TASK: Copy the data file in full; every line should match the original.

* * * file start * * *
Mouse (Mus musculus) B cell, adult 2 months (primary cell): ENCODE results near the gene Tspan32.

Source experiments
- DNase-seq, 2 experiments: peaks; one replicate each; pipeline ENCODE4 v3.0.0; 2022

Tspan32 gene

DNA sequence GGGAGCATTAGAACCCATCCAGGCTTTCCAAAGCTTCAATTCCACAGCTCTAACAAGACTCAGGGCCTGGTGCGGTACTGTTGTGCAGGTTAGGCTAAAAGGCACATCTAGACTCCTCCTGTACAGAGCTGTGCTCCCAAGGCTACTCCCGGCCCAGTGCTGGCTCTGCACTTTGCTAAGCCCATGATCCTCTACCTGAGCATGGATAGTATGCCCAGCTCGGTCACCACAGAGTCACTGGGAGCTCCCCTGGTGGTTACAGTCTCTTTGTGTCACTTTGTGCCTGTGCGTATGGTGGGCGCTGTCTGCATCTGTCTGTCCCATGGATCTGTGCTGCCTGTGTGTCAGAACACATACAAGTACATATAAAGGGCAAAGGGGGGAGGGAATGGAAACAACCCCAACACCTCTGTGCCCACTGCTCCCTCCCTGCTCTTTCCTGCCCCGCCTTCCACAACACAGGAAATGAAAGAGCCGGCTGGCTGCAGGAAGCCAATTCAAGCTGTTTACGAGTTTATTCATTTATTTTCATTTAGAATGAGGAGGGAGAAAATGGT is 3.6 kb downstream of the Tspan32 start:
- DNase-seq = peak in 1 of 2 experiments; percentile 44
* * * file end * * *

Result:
Mouse (Mus musculus) B cell, adult 2 months (primary cell): ENCODE results near the gene Tspan32.

Source experiments
- DNase-seq, 2 experiments: peaks; one replicate each; pipeline ENCODE4 v3.0.0; 2022

Tspan32 gene

DNA sequence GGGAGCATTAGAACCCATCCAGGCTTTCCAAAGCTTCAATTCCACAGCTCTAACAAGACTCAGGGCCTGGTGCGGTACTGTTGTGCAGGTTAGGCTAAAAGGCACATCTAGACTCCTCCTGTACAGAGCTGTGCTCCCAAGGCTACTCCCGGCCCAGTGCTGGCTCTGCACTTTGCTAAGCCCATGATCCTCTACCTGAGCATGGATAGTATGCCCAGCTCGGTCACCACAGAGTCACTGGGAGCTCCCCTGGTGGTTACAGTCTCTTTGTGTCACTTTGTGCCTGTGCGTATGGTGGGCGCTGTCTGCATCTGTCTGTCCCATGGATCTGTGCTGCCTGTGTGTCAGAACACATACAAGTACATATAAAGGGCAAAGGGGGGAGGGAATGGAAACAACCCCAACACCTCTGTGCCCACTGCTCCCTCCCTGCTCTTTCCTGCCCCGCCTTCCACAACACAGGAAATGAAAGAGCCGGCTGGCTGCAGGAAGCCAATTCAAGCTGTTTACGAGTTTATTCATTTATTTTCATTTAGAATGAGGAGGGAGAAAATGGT is 3.6 kb downstream of the Tspan32 start:
- DNase-seq = peak in 1 of 2 experiments; percentile 44